Paramount // 1963 // 962 Minutes // Not Rated
Reviewed by Judge P.S. Colbert // June 5th, 2013
Everything's up to date in Dodge City, Kansas -- and that ain't good.
The 'sixties are coming to Dodge City; the nineteen sixties, that is. Racism, violent confrontations with the law, and even an episode that reflects "the troubles" of Ireland, when two ranchers -- one named Finnerty, the other named O'Ryan -- start warring with each other over property rights.
The nineteen episodes rounded up for Gunsmoke: The Eighth Season, Volume 2 paint a pretty grim picture, especially for new series regular Quint Asper (Burt Reynolds), the handsome and kindly town blacksmith, who, in the course of a half-season, is branded as a horse thief, accused of rape and pulped to a mess of bruises by a gang of eight, bent on vigilante justice. Could it be that this spate of ill will results from Quint being Comanche on his mother's side?
"Oh, if I only knew which half of you is Injun, I'd put three bullets in it right now," says one citizen, who feels Quint has answered his question unsatisfactorily.
Could it be pure coincidence that this passel of stories about the difficulty of minorities trying to mix with white society just happen to reflect what was going on in 1963 (when these shows originally aired), during the heated days just before passage of the Civil Rights Act?
Two stories make Matt Dillon (James Arness) a target for assassination. In "Blind Man's Bluff," the marshal wanders into Elkader, a one horse hamlet that prides itself on lawlessness -- its last sheriff was run off six months prior. An ad hoc welcoming committee beats Matt senseless (and sightless) on his first day in town, with plans to finish him off the next day. "Anybody Can Kill A Marshal," on the other hand, makes the prospect of taking Matt out almost a sporting matter.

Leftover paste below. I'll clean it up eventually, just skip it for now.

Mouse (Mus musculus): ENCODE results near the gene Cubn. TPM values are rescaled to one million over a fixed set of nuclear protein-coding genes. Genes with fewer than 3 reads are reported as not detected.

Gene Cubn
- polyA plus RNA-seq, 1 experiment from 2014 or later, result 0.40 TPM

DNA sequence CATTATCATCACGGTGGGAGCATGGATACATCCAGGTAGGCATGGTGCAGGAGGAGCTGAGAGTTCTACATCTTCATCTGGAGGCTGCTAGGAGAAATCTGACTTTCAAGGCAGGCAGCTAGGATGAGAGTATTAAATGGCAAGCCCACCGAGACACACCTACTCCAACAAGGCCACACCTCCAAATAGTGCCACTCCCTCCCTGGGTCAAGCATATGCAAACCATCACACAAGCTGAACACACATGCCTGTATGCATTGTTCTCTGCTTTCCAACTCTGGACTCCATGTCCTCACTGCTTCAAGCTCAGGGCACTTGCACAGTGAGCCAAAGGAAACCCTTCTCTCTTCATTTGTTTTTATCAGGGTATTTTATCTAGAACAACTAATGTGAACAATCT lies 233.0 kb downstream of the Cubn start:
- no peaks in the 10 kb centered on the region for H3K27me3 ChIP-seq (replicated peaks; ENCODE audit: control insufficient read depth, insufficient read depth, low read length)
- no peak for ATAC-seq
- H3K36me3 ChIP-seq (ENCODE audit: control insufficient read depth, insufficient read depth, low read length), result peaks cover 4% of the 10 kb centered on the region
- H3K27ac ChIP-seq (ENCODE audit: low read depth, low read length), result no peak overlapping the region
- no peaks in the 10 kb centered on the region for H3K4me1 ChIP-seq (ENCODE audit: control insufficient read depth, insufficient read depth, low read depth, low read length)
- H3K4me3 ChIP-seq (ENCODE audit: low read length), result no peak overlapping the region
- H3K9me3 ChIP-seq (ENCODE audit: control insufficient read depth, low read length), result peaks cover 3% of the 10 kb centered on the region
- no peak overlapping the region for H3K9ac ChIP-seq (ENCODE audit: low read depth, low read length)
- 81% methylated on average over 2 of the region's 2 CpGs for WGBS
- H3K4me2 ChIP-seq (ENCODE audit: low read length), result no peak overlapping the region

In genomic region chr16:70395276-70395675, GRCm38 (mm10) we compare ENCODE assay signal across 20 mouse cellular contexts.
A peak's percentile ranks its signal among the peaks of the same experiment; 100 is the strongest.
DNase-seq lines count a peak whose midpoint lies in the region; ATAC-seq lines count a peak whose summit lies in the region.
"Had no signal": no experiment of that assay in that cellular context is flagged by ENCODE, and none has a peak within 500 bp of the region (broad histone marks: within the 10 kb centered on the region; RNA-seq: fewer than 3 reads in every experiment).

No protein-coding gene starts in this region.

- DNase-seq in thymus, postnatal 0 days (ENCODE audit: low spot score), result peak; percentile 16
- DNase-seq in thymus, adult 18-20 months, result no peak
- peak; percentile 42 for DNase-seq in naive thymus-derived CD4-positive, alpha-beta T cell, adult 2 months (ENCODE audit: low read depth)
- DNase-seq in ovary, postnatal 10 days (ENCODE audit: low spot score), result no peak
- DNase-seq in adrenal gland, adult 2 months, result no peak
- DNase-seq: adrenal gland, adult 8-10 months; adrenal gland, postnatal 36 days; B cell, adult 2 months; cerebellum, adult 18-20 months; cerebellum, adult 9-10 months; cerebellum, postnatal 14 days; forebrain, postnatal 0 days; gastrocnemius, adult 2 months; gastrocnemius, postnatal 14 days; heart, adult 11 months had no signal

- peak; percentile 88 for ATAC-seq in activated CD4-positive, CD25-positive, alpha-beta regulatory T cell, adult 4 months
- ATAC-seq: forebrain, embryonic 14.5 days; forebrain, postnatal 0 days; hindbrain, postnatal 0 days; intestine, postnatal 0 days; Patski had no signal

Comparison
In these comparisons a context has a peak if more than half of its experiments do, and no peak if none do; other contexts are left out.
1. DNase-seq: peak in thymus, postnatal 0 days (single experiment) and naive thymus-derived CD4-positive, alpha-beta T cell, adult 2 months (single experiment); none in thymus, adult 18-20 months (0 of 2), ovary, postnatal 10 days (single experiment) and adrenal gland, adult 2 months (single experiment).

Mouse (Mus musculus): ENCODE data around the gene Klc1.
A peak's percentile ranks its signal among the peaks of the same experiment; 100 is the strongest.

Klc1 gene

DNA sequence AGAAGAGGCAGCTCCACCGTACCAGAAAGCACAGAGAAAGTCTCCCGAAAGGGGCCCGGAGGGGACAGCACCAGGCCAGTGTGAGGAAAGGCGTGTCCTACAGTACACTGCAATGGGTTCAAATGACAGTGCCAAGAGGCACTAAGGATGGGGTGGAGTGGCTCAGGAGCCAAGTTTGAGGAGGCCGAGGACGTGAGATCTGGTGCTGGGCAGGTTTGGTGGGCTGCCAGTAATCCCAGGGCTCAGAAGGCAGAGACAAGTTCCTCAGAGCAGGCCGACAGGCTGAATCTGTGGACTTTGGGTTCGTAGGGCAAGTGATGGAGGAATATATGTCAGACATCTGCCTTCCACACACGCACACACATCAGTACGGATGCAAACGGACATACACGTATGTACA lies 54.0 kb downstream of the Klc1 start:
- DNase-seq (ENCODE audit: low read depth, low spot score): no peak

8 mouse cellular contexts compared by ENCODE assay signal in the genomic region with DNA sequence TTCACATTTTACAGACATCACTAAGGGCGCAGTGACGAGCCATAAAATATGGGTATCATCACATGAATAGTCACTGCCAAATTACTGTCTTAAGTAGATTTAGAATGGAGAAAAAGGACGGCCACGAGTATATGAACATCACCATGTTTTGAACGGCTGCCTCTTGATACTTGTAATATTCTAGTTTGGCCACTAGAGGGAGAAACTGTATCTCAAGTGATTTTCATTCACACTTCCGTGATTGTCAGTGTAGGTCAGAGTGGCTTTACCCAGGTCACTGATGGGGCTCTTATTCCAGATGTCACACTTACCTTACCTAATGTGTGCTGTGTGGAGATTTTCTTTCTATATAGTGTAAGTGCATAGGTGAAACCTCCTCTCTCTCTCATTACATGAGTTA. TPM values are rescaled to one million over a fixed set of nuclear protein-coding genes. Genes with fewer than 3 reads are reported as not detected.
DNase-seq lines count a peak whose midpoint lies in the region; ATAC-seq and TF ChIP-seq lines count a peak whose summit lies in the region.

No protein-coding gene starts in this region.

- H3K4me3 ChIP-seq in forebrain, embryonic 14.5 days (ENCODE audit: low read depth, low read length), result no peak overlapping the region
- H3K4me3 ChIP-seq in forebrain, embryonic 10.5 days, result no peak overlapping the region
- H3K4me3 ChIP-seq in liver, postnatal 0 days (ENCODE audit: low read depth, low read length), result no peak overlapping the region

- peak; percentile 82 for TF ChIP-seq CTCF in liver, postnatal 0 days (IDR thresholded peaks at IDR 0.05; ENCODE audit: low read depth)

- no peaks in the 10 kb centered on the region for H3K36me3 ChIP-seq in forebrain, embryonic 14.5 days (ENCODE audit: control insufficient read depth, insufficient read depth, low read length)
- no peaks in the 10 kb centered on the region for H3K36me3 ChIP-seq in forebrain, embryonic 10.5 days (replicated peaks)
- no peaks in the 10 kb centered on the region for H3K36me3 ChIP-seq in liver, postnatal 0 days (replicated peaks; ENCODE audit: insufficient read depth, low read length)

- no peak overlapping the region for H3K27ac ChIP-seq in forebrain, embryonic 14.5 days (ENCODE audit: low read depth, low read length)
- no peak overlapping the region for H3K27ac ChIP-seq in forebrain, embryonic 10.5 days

Unfortunately, 1963 audiences were frequently being reminded of what a serious matter assassination really was, with the names of Medgar Evans, South Vietnamese President Ngo Dihn Diem and U.S. President John F. Kennedy, (not to mention four African-American girls killed by a bomb planted in a Birmingham, Alabama Church), all cropping up in the headlines during that year of bloody confrontation.
It's another sad fact that real tragedy often tends to inspire creativity, and this here set is as about as fine a collection of Gunsmoke episodes as I've yet come across. I wasn't initially enthusiastic about the series switching from a half hour to full hour format, but there's no denying that the new set up has been exploited for maximum effect here, with the show's runners using the extra time for suspense building and character shading -- Bulls-eye!
Score another Bulls-eye for Paramount, bringing out yet another set of sterling full-screen transfers for this black and white TV treasure. While I occasionally found a need for the English SDH subtitles myself, I certainly can't fault the 2.0 mono audio track, either. Extras round up the usual suspects: a few scenes from "our next episode," and a few sponsor shout-outs over the opening titles.
By the way, Chester (Dennis Weaver) is back, putting in several notable appearances here: a-limpin' and a-sangin' and a-talkin' about the Widder Feemster's pie crusts, which're just as light and flaky as...Aw, heck, drop on by and let him tell you all about it hisself.
It's your lucky day, Pod'ner -- Now git, before I change my mind!
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Scales of Justice
* Full Frame
* Dolby Digital 2.0 Mono (English)
* English (SDH)
Running Time: 962 Minutes
Release Year: 1963
MPAA Rating: Not Rated
* Sponsor Material